Genital herpes (GH) is a common sexually transmitted infection caused by herpes simplex virus (HSV).

There are two main types of HSV called type 1 and type 2. Oral cold sores are caused by type 1 HSV and genital herpes can be caused by either type. As many as one in five people are infected with type 2 HSV. Many have no symptoms and are not aware of their infection.

After getting GH, most people will have repeated outbreaks (episodes) of the infection.This is more likely during the first year or two of infection and in people who have type 2 HSV. Over time, recurrences become less frequent and may stop altogether.

Initial infection

For many people, the first episode is often painful. Typically, blisters develop on the genitals (penis or labia) which then scab and heal over two to three weeks.

You may also develop swollen glands in the groin. Rarely, some patients suffer a fever, headache and joint aches.

Latent (quiet) stage

HSV travels to nerves near the spine where it stays dormant (inactive). This may have occurred even without symptoms of the initial infection. There are no symptoms during this stage but small amounts of virus may be present on the skin from time to time (called viral shedding).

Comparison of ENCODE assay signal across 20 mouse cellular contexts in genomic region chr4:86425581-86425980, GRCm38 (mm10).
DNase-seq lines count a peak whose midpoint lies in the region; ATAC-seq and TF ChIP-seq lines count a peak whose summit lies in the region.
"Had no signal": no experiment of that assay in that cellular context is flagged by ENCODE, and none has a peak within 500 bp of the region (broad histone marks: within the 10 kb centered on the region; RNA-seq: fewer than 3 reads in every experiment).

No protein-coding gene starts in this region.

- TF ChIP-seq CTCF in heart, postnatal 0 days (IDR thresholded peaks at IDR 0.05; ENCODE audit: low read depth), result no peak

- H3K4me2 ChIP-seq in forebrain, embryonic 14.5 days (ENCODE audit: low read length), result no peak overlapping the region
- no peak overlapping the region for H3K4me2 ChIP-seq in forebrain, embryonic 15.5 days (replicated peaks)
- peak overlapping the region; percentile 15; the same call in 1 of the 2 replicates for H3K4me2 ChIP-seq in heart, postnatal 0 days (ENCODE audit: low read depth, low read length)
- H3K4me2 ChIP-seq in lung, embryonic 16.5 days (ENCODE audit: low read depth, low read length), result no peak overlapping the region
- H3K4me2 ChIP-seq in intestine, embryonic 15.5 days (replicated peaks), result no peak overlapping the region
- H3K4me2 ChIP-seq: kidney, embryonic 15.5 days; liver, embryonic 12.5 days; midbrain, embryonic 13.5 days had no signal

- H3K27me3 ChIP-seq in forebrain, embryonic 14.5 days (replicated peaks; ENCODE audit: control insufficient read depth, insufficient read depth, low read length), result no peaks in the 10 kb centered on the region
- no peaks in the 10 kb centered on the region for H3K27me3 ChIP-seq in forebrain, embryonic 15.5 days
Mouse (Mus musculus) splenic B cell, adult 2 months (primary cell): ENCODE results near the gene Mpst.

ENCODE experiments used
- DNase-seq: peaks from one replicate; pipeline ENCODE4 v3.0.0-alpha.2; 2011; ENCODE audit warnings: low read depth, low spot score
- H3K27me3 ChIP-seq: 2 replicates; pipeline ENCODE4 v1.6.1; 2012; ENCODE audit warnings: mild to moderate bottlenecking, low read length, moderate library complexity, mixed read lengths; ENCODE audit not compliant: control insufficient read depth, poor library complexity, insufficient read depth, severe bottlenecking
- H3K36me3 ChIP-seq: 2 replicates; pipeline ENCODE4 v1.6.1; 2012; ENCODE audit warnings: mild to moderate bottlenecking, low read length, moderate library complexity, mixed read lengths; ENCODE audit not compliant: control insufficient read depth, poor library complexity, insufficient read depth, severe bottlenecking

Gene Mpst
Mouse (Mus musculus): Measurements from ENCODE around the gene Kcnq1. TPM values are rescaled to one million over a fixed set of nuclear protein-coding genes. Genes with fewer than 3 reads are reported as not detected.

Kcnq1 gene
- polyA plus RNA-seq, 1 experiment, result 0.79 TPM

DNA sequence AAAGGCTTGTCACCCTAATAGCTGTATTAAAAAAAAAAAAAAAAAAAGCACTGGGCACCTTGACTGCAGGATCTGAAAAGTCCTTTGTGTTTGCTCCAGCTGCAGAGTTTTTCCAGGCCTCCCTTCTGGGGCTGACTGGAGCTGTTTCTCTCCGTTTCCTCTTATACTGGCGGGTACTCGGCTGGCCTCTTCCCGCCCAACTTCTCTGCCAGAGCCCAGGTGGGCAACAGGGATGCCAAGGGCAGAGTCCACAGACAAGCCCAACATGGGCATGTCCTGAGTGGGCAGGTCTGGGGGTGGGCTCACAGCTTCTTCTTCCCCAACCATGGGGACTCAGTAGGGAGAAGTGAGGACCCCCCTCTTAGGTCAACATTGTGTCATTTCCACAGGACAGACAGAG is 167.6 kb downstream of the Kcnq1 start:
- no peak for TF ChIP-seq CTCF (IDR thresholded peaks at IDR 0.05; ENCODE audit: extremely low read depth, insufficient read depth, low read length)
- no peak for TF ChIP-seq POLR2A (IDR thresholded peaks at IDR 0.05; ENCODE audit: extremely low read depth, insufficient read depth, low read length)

Recurrent episodes

This occurs when HSV ‘wakes up’ and travels along the nerve bundles to the skin and causes an outbreak of blisters. This is often in the same place as the initial infection, but may be elsewhere in the genital area; around the anus or buttocks and, rarely, the backs of the thighs. You may experience a ‘tingling’ or ‘stinging’ sensation before the blisters occur. Some people also feel feverish and lethargic at this stage, which is called the ‘prodrome’ of infection. Illness, severe prolonged stress (not every day worries), strong sunlight and sex can trigger recurrences. For women, recurrences can occur around the time of their period.

GH outbreaks are most common during the first months of infection, and recurrences may occur up to five or six times during the first year. As time passes, recurrences become less frequent. If you experience six or more in a year, you may benefit from preventative treatment.